Village school near Bridgnorth became a battleground
Astley Abbotts, a peaceful village near Bridgnorth, was the site of a great and bitter battle – over the future of the village's closed school.
A dip into our archives brings an image of the school at the end of its life, dating from July 1962, with the caption explaining: "Astley Abbotts School, near Bridgnorth, closes today because so few children live in the area... Most of the children will move to St Leonard's School, Bridgnorth."
The headmistress was Miss Eleanor Teece, who was retiring, and there was also a Miss Frances Cox. At the time of the closure, according to our archives, there were 18 pupils.
Incidentally, does anybody know the correct spelling of Astley Abbotts? It seems Abbotts is the standard way, but if the derivation comes from abbot, as in the superior of an abbey of monks, then the correct spelling should be one "t."
Anyway, moving on, the closure of the school was not the end of the story for the village, because the disused building was to become the focus of a battle which was aired in the House of Commons.
The then Bridgnorth Rural District Council decided to serve a compulsory purchase order on the school. Cue uproar in Astley Abbotts. A meeting in the village on September 8, 1965, condemned the council's action and decided to object to the Ministry of Housing.
The church warden and senior trustee of the school, Captain George Thompson, of Dunval Hall, had told the meeting that the intention was to sell the old CofE school and use the interest from the proceeds for the benefit of the young people of the parish under a properly constituted local management committee.
In contrast to that local plan, the villagers were unsure what the council had in mind, although there was talk of making it "a unit of special housing accommodation."
Things became clearer in 1966 at a local inquiry into the council's plan to acquire the school and school house for housing what were described at the time as "problem families."
Captain Thompson told that inquiry that the trustees had no objection to that use, but argued that the only way to secure a fair price was by offering the school at a public auction, the proceeds of the sale then being held in trust for the benefit of local children.
There were 253 objectors to the council's plan to acquire the property compulsorily.
Villagers were optimistic that they had won the argument when the inquiry inspector recommended that the CPO should not be confirmed, but then the Ministry of Housing dropped a bombshell by overruling the inspector's report, and upholding the council's decision.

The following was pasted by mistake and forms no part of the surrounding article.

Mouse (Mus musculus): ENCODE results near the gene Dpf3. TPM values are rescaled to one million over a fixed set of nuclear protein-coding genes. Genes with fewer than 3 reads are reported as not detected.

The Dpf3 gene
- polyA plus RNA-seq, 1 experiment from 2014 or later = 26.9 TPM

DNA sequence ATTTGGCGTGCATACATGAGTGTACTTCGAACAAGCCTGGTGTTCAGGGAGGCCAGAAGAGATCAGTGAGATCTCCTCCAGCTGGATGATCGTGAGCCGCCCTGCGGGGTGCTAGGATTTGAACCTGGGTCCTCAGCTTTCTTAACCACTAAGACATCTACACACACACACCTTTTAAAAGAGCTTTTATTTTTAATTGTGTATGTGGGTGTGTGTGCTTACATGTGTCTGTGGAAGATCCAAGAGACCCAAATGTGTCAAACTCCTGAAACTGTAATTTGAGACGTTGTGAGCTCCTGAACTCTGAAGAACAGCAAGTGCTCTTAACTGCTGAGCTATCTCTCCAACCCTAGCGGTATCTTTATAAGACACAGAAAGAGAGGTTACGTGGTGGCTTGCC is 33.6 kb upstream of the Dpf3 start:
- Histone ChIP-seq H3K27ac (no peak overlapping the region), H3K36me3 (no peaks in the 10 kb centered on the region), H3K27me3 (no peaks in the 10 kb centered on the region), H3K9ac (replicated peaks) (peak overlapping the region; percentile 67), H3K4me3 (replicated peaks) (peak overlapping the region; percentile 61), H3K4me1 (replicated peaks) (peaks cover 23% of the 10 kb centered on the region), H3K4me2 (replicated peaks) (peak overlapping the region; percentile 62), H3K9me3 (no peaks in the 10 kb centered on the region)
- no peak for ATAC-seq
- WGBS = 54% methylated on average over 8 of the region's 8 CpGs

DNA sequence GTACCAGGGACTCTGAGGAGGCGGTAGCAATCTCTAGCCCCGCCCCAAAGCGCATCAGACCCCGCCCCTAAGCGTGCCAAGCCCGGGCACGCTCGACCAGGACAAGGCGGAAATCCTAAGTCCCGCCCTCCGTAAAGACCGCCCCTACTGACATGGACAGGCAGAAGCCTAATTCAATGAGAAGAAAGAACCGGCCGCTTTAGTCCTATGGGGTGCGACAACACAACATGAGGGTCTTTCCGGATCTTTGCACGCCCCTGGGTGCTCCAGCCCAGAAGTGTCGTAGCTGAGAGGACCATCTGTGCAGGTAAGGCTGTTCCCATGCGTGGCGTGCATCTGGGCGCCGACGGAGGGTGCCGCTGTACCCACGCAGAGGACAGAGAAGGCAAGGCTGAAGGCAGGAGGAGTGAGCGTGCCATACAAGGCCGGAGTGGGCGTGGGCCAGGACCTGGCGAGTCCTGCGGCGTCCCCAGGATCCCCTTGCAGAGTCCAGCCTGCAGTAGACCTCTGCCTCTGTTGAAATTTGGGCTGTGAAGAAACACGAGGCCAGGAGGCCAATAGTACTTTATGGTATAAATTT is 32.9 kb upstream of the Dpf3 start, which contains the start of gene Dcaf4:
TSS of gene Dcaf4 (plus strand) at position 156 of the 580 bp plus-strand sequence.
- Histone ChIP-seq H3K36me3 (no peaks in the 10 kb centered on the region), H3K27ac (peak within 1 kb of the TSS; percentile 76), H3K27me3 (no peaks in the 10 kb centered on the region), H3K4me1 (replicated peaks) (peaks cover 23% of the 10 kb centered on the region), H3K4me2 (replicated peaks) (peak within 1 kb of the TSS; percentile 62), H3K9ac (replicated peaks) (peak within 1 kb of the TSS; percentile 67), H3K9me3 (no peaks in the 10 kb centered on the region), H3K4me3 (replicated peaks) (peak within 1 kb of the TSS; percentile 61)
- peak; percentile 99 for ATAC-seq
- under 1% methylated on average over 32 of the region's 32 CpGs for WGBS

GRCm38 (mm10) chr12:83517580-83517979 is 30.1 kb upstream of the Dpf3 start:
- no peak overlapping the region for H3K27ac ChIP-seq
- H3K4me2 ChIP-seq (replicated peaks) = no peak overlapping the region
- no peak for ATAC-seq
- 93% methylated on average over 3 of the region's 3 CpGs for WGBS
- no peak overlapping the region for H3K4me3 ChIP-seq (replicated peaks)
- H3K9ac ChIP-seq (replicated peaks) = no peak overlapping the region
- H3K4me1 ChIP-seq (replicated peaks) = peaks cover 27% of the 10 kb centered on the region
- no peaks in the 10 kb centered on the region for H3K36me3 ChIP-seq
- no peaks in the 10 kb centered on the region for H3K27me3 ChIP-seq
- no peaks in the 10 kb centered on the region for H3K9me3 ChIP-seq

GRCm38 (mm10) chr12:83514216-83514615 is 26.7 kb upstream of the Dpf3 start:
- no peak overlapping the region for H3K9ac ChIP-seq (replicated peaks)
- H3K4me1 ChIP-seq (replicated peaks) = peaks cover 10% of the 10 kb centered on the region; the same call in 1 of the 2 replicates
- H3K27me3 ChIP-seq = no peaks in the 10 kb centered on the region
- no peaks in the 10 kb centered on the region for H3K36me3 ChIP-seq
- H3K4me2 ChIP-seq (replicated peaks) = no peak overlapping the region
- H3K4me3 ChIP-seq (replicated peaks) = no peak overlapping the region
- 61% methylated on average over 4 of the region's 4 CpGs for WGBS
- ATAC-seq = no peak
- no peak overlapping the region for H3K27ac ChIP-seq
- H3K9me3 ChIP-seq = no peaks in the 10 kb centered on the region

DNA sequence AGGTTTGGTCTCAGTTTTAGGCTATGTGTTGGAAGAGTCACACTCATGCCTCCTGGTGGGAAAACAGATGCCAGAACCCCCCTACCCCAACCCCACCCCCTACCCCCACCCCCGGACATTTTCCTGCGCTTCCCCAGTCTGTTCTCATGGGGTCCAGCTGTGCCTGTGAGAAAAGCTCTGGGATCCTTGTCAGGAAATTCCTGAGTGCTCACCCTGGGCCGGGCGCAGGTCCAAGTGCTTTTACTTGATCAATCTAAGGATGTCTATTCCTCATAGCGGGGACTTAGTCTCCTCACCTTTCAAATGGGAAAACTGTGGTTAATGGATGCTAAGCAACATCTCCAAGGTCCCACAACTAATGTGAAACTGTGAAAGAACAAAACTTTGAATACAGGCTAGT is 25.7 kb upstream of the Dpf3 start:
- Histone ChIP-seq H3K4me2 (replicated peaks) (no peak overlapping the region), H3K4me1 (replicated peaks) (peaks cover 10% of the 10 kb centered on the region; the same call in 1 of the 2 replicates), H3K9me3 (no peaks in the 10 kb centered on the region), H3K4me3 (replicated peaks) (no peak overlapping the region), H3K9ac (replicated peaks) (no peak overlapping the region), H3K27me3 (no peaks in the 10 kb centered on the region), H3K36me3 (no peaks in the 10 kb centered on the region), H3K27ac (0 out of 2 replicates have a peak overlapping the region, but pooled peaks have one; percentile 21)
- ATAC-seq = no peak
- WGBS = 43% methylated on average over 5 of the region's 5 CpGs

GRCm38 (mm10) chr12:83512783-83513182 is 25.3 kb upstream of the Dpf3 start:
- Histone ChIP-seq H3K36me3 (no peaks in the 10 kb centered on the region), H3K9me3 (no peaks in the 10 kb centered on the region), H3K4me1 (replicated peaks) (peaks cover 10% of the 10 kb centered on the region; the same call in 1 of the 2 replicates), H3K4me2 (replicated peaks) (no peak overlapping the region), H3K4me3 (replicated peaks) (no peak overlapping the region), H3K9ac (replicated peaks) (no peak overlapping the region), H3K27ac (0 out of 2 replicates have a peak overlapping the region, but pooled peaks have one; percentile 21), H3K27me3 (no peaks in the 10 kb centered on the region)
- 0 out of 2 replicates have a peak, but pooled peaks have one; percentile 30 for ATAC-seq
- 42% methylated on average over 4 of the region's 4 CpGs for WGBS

The matter was raised in the House of Commons in November 1966 by the local MP, Jasper More, who said the compulsory purchase of the school should be remembered as an example of how not to deal with such cases, and had left a sense of grievance and injustice among villagers.
Speaking on the motion for the adjournment of the House, he said the school had been provided by a private family. It had trustees and a trust deed, the latter providing that in the event of the school being closed, it should be sold and the proceeds devoted to the benefit of the village.
On the other hand, he said, the council had been trying for about four years to solve the problem of housing a large family for which it had responsibility. All the sites it had looked at had failed to get planning permission, and then the matter became urgent in July 1965 when the family was burned out of its existing accommodation.
What was particularly objected to was that the school was to be used for housing a family from outside the village.
However Mr More – he later became Sir Jasper – recognised he was now fighting a lost cause on behalf of villagers.
"There may be nothing now the Minister can do to redeem the errors perpetrated in this case," he told the Commons.
He added that he could only express the hope that the case would be remembered as an example of how not to deal with cases of this kind.
The council use continued for many years. In December 1980 the former school was reported to be housing a family of 11.
The roof and first floor were gutted in a fire in January 1998, forcing out the Locke family who lived there, and in March 1999 the building was on the market, leading to Bridgnorth District Council pocketing a tidy sum of £158,000.
This was to lead to yet another twist in the saga.
The trustees of Astley Abbotts Educational Foundation, the charity which had received £2,000 when the building was compulsorily purchased in the 1960s, asked the council to consider handing over some of the money it had made from 35 years of rent income as well as the sale.
But in July 1999 district councillors said they had no legal obligation to meet the request, and turned down the charity's application.
Not all agreed. Bill Parr, the councillor for Astley Abbotts area, said the district council had a moral obligation to hand back some of the cash.
“The council has made a huge profit and to give back some of that money would show the residents of Astley Abbotts that we are a caring authority,” he said.
He also reminded members that the house was put into trust by former owner Sir Henry Thomas Tyrwitt, of Stanley Hall, Astley Abbotts, in 1873, and it was his wish that the property be an educational asset.
It was certainly an appreciating asset. When it was on the market more recently in 2012 it was described as "a delightful five-bedroom country residence" – with an asking price of £660,000.